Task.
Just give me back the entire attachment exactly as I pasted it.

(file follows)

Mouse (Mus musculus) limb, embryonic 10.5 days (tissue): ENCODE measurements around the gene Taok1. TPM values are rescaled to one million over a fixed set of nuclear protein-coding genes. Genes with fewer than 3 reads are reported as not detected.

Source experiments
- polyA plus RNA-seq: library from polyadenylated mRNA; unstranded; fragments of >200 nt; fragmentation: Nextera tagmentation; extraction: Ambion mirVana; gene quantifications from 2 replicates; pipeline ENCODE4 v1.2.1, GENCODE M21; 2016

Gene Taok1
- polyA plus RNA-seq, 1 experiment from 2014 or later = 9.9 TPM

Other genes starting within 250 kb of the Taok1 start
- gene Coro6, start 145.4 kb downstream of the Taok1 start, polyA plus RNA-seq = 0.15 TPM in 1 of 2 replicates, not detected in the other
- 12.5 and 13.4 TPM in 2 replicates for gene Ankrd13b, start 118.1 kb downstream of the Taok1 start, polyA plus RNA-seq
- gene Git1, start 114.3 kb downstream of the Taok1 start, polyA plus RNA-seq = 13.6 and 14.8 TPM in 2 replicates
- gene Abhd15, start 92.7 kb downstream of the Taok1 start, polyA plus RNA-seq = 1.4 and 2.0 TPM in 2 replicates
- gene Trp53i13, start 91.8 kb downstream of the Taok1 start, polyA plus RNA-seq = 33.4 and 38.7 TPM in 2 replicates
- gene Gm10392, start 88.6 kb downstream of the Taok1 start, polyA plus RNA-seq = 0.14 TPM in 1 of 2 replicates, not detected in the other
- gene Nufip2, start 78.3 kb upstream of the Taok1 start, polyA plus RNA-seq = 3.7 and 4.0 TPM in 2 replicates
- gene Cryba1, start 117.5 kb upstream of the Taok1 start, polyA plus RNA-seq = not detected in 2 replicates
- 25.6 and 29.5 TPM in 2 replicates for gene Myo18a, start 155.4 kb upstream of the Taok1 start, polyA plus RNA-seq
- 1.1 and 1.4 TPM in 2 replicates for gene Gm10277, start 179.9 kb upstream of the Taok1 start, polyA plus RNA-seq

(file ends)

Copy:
Mouse (Mus musculus) limb, embryonic 10.5 days (tissue): ENCODE measurements around the gene Taok1. TPM values are rescaled to one million over a fixed set of nuclear protein-coding genes. Genes with fewer than 3 reads are reported as not detected.

Source experiments
- polyA plus RNA-seq: library from polyadenylated mRNA; unstranded; fragments of >200 nt; fragmentation: Nextera tagmentation; extraction: Ambion mirVana; gene quantifications from 2 replicates; pipeline ENCODE4 v1.2.1, GENCODE M21; 2016

Gene Taok1
- polyA plus RNA-seq, 1 experiment from 2014 or later = 9.9 TPM

Other genes starting within 250 kb of the Taok1 start
- gene Coro6, start 145.4 kb downstream of the Taok1 start, polyA plus RNA-seq = 0.15 TPM in 1 of 2 replicates, not detected in the other
- 12.5 and 13.4 TPM in 2 replicates for gene Ankrd13b, start 118.1 kb downstream of the Taok1 start, polyA plus RNA-seq
- gene Git1, start 114.3 kb downstream of the Taok1 start, polyA plus RNA-seq = 13.6 and 14.8 TPM in 2 replicates
- gene Abhd15, start 92.7 kb downstream of the Taok1 start, polyA plus RNA-seq = 1.4 and 2.0 TPM in 2 replicates
- gene Trp53i13, start 91.8 kb downstream of the Taok1 start, polyA plus RNA-seq = 33.4 and 38.7 TPM in 2 replicates
- gene Gm10392, start 88.6 kb downstream of the Taok1 start, polyA plus RNA-seq = 0.14 TPM in 1 of 2 replicates, not detected in the other
- gene Nufip2, start 78.3 kb upstream of the Taok1 start, polyA plus RNA-seq = 3.7 and 4.0 TPM in 2 replicates
- gene Cryba1, start 117.5 kb upstream of the Taok1 start, polyA plus RNA-seq = not detected in 2 replicates
- 25.6 and 29.5 TPM in 2 replicates for gene Myo18a, start 155.4 kb upstream of the Taok1 start, polyA plus RNA-seq
- 1.1 and 1.4 TPM in 2 replicates for gene Gm10277, start 179.9 kb upstream of the Taok1 start, polyA plus RNA-seq